Mortality is 85% higher in severely obese subjects (body mass index [BMI] > 40 kg/m2) than in subjects with a healthy BMI; poor physical function may be contributory. Hypovitaminosis D is common in obese subjects and is associated with physical dysfunction in the elderly.Objective:
We determined the relationship between vitamin D status and physical function in severely obese subjects.Design, Setting, and Patients:
We conducted a clinic-based, cross-sectional study of severely obese subjects. Participants were stratified into three groups according to the Institute of Medicine (IOM) vitamin D status categorization.Main Outcome Measures:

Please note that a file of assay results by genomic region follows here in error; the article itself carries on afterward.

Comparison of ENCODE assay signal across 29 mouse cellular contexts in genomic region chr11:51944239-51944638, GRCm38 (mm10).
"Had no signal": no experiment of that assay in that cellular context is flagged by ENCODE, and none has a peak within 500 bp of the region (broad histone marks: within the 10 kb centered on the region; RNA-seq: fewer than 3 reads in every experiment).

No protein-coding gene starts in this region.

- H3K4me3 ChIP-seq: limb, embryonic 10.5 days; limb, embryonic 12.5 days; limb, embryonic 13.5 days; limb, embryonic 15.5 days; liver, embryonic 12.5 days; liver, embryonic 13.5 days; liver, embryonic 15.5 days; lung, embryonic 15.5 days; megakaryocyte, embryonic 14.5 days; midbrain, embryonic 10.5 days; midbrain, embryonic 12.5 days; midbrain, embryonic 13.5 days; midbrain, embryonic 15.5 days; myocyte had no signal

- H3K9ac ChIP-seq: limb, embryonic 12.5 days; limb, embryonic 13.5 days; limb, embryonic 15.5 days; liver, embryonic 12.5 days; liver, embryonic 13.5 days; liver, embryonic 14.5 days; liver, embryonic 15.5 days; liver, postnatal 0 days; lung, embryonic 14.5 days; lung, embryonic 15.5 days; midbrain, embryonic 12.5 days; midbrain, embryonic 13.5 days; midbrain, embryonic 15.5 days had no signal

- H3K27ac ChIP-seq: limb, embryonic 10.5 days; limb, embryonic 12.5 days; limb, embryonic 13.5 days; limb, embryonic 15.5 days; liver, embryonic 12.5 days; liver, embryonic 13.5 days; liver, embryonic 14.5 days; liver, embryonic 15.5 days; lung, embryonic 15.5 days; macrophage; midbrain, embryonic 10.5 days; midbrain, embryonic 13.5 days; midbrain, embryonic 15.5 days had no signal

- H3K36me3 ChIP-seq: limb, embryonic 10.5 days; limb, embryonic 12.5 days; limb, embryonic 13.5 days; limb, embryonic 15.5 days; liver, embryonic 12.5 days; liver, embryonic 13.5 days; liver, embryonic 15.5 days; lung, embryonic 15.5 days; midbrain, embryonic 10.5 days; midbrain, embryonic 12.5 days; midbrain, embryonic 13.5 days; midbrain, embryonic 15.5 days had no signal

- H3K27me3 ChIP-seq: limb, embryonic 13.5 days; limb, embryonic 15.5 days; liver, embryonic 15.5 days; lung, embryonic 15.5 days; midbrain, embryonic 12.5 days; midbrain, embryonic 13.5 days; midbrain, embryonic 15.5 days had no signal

We compared levels of self-reported activity and times taken to walk 500 m and to ascend and descend a 17-cm step 50 times.Results:
We recruited 252 subjects (age, 43.7 ± 11.2 y; BMI, 50.7 ± 9.7 kg/m2); 25-hydroxyvitamin D (25OHD) concentrations were less than 30 nmol/L in 109 participants. Participants with a 25OHD > 50 nmol/L, compared to those with a 25OHD < 30 nmol/L, had the highest activity levels (3.1 ± 3.4 h/wk versus 1.5 ± 2.5 h/wk; P = .015) and the shortest 500-m walk times (6.2 ± 1.1 min versus 7.4 ± 1.5 min; P = .003). Serum 25OHD concentrations had a weakly positive association with activity level (r = 0.19; P = .008) and a moderately negative association with 500-m walk time (r = −0.343; P < .001).Conclusions:
Vitamin D status had a significant relationship with physical activity and physical function in this cohort of severely obese subjects. Low activity levels are likely to perpetuate the problem of hypovitaminosis D due to less time spent outdoors. Studies exploring the effects of vitamin D supplementation in this population are warranted.